Ilya, the manatee who swam all the way up to Cape Cod from Florida this summer, may need to be rescued today from the stormy, cold waters off Elizabeth, NJ, U.S. Fish and Wildlife Service spokesman Chuck Underwood says. The endangered 1,000-pound manatee was positively identified yesterday from photos taken near a refinery in Elizabeth, a heavily industrial part of New York harbor near Staten Island.
For weeks biologists and manatee lovers wondered where Ilya was, hoping he was making it back down to Florida, where manatees need to spend the winter to keep warm enough. He was last seen in Milford, CT, on September 26. So, everyone figured–or at least hoped–that he would be down at least around the Carolinas by now.
Then yesterday, Underwood says, the Wildlife Service got a call: “We’ve got your manatee.” A quick consultation with U.S. Geological Survey NOAA, which keeps an elaborate database of 2,000-some manatees known by their boating scars, confirmed it was Ilya. His run in with boats have made him easy to ID: he has a big chunk taken out of his tail and a white scar on his head. Nicole Adimey, who runs the manatee rescue and rehabilitation program says that he still is relatively lucky for a manatee: he’s never before had to be brought in for treatment.
Right now the wildlife service is trying to keep Ilya in place at a private, undisclosed refinery while a Nor’easter storm blows through. He was attracted to the spot because the run-off makes it warm. It’s about 70 degrees right in his microclimate, Underwood says. Meanwhile the rest of the harbor, as you can see from this water temperature map, is dipping into the 50s and 60s. They’ve authorized the people at the private refinery to give Ilya vegetables and a hose for fresh water in hopes that will make him stay put. They have a net and may attempt a rescue today, Underwood says.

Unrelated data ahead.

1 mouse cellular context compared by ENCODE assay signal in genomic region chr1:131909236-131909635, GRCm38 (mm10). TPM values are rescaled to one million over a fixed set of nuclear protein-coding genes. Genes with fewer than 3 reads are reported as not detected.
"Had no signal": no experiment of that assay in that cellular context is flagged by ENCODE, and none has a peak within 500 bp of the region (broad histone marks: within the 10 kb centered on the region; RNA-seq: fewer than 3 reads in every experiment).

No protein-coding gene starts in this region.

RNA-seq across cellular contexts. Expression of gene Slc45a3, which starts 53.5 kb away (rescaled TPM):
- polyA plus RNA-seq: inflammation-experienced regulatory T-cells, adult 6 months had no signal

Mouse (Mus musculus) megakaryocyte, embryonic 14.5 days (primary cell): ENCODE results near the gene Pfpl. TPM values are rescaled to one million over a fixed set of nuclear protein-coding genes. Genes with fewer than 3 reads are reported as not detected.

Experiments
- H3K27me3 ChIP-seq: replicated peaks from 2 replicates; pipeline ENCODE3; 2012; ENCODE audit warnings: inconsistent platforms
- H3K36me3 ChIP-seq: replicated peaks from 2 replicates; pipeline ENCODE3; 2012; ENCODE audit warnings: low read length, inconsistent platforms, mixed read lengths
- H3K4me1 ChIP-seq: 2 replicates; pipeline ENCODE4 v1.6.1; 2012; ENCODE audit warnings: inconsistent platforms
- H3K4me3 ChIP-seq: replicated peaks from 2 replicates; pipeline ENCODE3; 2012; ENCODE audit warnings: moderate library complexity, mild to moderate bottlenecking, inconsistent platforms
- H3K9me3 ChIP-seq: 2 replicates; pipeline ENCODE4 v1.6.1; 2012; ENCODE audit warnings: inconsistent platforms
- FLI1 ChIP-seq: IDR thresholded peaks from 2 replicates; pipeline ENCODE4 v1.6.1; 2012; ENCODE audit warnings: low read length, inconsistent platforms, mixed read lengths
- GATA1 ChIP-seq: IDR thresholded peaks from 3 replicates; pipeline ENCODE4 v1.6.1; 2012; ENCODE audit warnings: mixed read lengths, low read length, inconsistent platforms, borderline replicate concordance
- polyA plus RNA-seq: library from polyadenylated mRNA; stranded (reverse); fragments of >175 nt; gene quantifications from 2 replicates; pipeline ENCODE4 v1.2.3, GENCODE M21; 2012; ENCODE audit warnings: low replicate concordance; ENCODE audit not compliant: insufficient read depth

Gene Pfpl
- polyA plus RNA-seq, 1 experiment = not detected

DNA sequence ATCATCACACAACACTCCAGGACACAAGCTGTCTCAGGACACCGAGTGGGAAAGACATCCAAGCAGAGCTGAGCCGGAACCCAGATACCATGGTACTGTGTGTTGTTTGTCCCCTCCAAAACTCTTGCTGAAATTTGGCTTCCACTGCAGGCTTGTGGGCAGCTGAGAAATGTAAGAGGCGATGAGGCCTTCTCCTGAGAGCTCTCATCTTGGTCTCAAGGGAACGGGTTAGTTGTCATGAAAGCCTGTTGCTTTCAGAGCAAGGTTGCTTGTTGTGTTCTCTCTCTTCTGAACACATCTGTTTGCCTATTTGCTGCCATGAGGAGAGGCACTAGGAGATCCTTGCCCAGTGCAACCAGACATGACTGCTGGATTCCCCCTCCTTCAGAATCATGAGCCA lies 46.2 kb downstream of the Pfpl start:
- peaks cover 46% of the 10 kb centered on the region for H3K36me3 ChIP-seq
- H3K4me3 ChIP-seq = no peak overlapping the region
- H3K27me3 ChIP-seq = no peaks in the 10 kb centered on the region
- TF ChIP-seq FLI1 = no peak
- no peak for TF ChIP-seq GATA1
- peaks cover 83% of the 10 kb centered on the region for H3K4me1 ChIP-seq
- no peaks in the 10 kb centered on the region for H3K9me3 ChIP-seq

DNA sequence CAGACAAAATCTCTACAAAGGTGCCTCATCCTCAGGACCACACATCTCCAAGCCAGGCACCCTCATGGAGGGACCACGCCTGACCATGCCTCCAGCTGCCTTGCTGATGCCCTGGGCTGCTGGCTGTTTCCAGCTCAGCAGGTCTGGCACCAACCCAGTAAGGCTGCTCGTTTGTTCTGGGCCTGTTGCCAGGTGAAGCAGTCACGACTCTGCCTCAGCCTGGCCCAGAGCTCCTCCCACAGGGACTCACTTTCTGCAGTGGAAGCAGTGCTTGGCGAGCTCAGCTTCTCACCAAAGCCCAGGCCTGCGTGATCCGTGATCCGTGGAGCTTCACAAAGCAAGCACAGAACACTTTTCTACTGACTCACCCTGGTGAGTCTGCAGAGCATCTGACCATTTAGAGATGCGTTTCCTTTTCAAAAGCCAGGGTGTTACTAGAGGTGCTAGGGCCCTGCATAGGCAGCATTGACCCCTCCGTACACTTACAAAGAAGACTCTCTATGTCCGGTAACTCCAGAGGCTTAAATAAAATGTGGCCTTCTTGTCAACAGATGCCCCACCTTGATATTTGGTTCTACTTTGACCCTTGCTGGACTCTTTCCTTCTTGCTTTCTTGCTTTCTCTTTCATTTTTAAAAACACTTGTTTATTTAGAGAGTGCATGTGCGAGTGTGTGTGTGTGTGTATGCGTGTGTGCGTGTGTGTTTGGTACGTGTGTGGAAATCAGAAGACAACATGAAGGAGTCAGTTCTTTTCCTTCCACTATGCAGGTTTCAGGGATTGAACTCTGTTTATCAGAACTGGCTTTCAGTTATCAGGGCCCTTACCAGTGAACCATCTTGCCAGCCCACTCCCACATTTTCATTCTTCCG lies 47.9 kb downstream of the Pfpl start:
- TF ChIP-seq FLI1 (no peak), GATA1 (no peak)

They can move quickly because a nearby stranding network facility has a heated, in ground salt water pool available for him. They’ll be able to assess his health and see if he’s ready for transport back down to Florida.
taken. Although the 70-degree water around the factory run-off is warm enough, if he leaves that heated area, he’ll be in trouble in the cold water nearby.
The rescues can be dangerous–mainly because by the time they are tried the manatees are usually in trouble. Last year the wildlife service captured Dennis, a smaller, weaker manatee in Dennis, MA, and trucked him down to Florida, only to have him die just as he arrived to a rescue facility. Let’s hope Ilya does better.
Want to See a Manatee in the Wild? Check out this map and list of places.